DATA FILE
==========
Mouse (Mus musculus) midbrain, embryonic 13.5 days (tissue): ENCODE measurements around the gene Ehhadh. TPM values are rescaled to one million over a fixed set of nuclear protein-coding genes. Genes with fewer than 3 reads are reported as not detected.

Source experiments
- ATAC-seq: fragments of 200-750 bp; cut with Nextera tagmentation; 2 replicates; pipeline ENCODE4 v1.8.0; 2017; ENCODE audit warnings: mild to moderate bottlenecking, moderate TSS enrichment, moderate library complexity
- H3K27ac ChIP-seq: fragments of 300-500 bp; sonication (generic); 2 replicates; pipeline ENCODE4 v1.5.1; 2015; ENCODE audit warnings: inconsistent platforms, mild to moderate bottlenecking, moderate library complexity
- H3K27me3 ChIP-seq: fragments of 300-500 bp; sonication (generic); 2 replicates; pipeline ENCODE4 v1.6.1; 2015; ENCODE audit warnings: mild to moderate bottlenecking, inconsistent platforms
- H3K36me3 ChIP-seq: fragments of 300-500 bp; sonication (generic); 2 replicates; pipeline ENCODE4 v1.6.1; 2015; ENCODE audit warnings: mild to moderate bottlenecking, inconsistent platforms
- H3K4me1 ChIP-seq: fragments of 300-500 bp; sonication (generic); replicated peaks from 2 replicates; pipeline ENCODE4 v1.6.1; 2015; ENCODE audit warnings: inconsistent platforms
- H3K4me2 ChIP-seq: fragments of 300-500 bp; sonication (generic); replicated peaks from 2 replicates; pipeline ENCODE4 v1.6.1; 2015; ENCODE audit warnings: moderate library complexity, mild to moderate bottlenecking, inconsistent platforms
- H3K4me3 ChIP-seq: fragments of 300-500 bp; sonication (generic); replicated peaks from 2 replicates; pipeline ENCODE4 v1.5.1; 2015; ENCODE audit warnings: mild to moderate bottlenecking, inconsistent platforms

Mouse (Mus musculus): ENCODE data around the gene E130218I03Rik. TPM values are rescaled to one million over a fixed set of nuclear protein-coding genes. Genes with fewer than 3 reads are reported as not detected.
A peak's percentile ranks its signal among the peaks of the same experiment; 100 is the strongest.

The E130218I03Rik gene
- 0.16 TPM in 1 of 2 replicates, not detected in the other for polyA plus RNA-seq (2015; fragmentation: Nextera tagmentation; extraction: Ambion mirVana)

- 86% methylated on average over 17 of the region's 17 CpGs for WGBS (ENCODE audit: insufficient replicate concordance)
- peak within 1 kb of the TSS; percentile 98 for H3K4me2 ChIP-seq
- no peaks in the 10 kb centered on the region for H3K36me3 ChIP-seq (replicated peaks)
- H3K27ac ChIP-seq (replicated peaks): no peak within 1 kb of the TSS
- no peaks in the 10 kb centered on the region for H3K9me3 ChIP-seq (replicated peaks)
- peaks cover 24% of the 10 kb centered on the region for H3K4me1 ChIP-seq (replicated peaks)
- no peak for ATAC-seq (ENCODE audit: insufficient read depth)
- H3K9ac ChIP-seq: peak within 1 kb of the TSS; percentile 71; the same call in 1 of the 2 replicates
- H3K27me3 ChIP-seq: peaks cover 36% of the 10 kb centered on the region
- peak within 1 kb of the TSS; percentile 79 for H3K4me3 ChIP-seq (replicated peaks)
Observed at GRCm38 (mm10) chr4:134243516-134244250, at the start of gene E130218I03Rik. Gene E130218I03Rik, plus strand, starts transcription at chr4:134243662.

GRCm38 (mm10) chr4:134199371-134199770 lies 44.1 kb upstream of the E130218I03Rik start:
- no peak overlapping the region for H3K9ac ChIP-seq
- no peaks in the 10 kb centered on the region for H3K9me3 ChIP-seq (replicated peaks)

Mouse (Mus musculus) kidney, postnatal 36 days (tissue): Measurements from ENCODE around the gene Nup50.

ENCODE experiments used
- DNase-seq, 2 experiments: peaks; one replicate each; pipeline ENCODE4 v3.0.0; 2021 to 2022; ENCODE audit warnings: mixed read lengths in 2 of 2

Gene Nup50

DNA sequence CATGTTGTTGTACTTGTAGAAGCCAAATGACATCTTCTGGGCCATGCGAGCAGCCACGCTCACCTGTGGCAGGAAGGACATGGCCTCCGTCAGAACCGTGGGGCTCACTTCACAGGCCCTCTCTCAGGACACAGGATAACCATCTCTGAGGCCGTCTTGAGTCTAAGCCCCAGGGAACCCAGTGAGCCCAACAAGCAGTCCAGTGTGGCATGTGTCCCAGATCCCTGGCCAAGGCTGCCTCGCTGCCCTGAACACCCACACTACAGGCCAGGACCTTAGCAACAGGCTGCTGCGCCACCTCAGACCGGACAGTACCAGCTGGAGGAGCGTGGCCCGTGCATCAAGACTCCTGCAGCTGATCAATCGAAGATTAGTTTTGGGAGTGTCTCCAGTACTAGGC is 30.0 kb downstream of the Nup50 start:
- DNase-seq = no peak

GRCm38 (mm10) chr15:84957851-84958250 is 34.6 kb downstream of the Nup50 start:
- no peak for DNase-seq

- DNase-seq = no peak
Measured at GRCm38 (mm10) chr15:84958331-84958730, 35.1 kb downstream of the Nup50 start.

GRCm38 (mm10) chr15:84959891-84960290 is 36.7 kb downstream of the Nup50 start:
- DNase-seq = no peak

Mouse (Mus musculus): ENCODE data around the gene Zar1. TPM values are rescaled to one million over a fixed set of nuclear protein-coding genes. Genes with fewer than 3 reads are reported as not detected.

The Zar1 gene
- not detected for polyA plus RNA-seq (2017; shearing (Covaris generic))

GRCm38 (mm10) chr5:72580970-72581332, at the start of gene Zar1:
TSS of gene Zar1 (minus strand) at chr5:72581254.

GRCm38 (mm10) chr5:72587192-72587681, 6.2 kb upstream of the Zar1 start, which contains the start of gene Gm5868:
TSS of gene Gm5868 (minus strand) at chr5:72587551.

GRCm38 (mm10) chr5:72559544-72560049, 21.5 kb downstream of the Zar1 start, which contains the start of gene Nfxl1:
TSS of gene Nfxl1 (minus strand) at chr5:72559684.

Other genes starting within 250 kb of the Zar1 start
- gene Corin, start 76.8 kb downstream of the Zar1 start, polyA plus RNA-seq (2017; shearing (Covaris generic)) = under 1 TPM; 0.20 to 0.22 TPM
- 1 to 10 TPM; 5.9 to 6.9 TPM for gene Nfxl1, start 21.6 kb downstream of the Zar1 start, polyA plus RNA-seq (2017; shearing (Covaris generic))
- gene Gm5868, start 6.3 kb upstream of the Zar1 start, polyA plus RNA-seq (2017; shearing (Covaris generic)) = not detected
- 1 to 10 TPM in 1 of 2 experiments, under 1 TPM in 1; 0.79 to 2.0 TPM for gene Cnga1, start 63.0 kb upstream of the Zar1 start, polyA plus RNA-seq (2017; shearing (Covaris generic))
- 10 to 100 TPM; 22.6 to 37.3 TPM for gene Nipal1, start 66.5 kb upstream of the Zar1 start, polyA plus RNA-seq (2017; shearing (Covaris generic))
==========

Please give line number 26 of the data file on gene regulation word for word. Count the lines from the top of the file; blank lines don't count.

- no peak overlapping the region for H3K9ac ChIP-seq